Summary and Keywords
Serious inequalities in health abound the world over. For example, there are marked differences in average life expectancy both between and within countries. Individual life expectancy varies by more than 30 years between the highest national average and the lowest. Even worldwide, average life expectancy lags more than 10 years below the highest national average. Within single countries, inequalities in life expectancy between the top and bottom groups of men, for example, have been recorded at 7 years in England and Wales and at almost 15 years in the United States, albeit using rather differently constituted groups.
Intuitively, these inequalities in health will strike many observers as unjust. But why are they unjust, if they are? Are inequalities in health unjust per se? If not, what makes some inequalities in health unjust, but not others?
According to an influential analysis, inequalities in health are unjust when they are avoidable, unnecessary, and unfair. Thus, if an inequality in health is inevitable, it is not unjust. Following this analysis means that answering these questions requires a combination of empirical and normative understanding. On the empirical side, some understanding of the socially controllable causes of health is required. On the normative side, various dimensions of fairness have to be understood. In addition, some appreciation of the interaction between these two sides is needed..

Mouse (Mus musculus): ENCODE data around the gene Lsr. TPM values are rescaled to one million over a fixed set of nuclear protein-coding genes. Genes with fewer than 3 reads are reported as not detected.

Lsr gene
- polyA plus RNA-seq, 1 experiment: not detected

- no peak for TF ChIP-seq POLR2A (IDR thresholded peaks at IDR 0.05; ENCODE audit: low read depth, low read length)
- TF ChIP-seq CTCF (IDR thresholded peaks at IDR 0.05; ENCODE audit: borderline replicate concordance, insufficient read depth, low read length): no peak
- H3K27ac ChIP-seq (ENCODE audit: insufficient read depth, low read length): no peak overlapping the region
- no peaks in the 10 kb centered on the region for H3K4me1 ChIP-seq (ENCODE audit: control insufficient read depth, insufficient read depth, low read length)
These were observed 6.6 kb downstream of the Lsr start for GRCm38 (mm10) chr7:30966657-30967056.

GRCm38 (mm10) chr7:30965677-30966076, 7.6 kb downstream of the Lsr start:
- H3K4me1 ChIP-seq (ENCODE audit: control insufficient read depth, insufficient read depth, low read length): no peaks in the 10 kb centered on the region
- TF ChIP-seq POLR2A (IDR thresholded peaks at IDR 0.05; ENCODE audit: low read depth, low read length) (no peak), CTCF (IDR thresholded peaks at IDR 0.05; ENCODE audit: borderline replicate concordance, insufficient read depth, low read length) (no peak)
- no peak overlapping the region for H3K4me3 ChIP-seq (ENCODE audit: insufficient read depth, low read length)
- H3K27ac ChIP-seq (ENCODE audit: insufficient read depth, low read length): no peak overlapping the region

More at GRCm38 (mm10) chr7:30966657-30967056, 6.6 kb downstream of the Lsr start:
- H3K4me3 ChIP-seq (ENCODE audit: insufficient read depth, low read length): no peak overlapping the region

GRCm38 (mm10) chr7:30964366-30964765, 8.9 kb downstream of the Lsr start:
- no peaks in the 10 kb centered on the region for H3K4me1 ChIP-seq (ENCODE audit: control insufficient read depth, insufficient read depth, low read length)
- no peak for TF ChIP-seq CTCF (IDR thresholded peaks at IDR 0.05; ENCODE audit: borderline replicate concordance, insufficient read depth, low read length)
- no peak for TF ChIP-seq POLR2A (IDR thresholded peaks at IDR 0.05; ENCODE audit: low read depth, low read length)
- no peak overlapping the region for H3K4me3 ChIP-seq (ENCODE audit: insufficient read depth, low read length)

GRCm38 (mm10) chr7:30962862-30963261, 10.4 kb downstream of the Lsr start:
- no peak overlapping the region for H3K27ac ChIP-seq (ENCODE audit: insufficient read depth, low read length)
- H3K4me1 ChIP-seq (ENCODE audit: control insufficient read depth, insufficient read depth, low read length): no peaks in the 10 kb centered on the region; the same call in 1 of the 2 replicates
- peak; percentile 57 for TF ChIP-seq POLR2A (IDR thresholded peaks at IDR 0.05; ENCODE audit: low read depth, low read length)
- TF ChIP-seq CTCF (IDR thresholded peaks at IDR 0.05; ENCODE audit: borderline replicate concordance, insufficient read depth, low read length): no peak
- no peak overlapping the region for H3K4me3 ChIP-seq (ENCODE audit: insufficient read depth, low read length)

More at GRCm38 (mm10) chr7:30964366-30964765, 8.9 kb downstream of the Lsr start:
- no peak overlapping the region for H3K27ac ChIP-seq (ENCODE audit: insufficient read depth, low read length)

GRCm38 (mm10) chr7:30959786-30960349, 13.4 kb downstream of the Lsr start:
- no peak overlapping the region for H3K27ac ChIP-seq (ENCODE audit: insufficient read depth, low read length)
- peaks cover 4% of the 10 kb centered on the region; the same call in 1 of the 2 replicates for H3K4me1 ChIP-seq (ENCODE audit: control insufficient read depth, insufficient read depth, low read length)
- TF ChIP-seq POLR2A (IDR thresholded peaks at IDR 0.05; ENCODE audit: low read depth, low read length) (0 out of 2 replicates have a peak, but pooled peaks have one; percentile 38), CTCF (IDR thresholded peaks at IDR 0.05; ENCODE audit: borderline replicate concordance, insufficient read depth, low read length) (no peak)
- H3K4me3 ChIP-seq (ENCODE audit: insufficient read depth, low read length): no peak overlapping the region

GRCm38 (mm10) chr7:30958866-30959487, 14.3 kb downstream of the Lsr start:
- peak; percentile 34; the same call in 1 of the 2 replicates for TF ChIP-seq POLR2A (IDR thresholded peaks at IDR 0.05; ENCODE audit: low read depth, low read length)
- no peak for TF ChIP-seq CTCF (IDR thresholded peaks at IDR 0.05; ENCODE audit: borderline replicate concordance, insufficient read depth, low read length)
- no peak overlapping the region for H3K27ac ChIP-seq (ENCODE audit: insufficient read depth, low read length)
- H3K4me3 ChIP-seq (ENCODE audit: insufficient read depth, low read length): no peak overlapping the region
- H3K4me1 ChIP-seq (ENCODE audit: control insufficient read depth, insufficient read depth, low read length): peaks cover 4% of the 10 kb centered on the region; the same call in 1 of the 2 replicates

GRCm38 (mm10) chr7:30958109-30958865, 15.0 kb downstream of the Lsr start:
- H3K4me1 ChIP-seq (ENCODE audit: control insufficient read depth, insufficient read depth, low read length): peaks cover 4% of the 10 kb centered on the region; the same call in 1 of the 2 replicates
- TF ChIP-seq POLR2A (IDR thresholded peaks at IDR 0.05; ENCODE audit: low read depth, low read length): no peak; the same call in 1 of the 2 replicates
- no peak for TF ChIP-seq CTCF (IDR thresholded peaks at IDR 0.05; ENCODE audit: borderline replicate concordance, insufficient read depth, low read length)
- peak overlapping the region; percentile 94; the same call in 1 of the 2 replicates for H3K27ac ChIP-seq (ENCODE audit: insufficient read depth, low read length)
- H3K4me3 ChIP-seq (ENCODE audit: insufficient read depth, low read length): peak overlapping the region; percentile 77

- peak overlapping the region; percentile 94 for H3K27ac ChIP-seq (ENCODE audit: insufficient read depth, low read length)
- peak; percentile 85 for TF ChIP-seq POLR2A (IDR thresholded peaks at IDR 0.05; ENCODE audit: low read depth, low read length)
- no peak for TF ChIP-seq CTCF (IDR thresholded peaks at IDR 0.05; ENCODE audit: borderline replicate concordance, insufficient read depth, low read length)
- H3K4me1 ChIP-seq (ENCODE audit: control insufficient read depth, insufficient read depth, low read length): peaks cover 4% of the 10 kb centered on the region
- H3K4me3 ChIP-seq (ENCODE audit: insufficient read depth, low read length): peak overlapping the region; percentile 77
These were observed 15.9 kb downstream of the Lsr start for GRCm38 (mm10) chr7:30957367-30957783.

Each side of the question is fairly complicated. With respect to the requirements of fairness, three subsidiary controversies can be distinguished. To begin with, should a general principle of equality be applied directly to the case of health? An alternative approach traces the injustice of avoidable inequalities in health to the independent injustice of their social causes instead. Next, should inequalities be defined across social groups (such as class or race within countries or, indeed, countries themselves)? If so, which groups? An alternative is to define inequalities across individuals. Finally, should equality be defined in comparative terms (as is traditional)? An alternative is to define the requirements of fairness non-comparatively (as a matter of “priority” to the worst off). Even if a given inequality in health is avoidable, some resolution of all three controversies is needed to decide whether that inequality is unfair.
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